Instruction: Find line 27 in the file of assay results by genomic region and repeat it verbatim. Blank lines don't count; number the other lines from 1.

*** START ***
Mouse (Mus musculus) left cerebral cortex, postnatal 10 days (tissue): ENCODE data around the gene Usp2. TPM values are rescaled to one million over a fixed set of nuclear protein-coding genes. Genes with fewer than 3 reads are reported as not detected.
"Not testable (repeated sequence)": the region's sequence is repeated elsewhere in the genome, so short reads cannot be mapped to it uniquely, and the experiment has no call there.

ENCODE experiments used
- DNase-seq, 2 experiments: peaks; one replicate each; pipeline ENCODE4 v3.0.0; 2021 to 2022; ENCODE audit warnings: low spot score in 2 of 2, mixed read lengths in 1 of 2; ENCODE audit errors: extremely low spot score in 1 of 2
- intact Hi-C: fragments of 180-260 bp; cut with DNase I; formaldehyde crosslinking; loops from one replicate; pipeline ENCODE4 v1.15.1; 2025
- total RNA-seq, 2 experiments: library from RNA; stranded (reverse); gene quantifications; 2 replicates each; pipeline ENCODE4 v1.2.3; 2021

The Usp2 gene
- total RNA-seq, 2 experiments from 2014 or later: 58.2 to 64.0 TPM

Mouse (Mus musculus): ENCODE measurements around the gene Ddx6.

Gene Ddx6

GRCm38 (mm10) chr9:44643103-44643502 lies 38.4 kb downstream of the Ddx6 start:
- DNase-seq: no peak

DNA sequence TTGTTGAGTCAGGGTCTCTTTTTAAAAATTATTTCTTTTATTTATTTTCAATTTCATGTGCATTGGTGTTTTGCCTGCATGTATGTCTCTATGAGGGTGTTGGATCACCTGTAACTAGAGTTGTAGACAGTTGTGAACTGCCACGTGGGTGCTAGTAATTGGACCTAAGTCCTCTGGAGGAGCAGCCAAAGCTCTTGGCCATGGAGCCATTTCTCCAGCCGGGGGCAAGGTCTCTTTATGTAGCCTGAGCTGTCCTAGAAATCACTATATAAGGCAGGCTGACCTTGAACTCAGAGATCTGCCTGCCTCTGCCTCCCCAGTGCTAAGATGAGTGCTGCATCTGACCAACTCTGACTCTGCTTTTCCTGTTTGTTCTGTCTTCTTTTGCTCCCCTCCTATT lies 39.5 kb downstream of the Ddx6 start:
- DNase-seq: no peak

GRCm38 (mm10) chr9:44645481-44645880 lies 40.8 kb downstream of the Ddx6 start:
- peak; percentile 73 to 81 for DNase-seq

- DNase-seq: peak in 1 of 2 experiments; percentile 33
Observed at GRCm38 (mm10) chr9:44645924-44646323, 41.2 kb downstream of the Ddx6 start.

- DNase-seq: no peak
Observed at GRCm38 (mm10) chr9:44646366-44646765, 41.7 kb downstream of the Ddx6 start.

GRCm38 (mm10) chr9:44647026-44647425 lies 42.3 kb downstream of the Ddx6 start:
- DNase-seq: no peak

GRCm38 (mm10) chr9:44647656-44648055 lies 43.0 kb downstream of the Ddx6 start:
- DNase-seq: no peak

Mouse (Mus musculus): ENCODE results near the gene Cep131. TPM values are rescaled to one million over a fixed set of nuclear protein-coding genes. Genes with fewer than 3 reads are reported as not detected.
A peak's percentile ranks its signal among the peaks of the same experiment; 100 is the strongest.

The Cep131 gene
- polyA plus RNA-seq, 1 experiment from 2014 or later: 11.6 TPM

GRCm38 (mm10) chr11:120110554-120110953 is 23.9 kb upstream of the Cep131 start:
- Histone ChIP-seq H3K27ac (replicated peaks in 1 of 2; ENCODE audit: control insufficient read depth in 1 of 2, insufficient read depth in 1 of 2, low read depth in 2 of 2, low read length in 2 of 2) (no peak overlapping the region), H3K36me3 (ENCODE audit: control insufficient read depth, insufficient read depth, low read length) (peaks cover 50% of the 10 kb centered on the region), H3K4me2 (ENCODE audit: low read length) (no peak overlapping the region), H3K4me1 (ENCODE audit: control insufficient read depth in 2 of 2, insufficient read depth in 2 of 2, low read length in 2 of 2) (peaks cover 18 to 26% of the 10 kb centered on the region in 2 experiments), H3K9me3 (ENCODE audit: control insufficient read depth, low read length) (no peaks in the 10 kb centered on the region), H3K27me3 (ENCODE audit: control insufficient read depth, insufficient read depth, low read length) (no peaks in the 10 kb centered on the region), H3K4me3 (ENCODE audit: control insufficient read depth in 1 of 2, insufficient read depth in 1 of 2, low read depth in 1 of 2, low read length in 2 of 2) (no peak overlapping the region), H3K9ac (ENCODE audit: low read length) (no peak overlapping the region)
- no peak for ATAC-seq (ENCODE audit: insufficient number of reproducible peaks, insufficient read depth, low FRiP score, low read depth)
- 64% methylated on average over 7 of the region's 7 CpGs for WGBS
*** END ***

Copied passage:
The Cep131 gene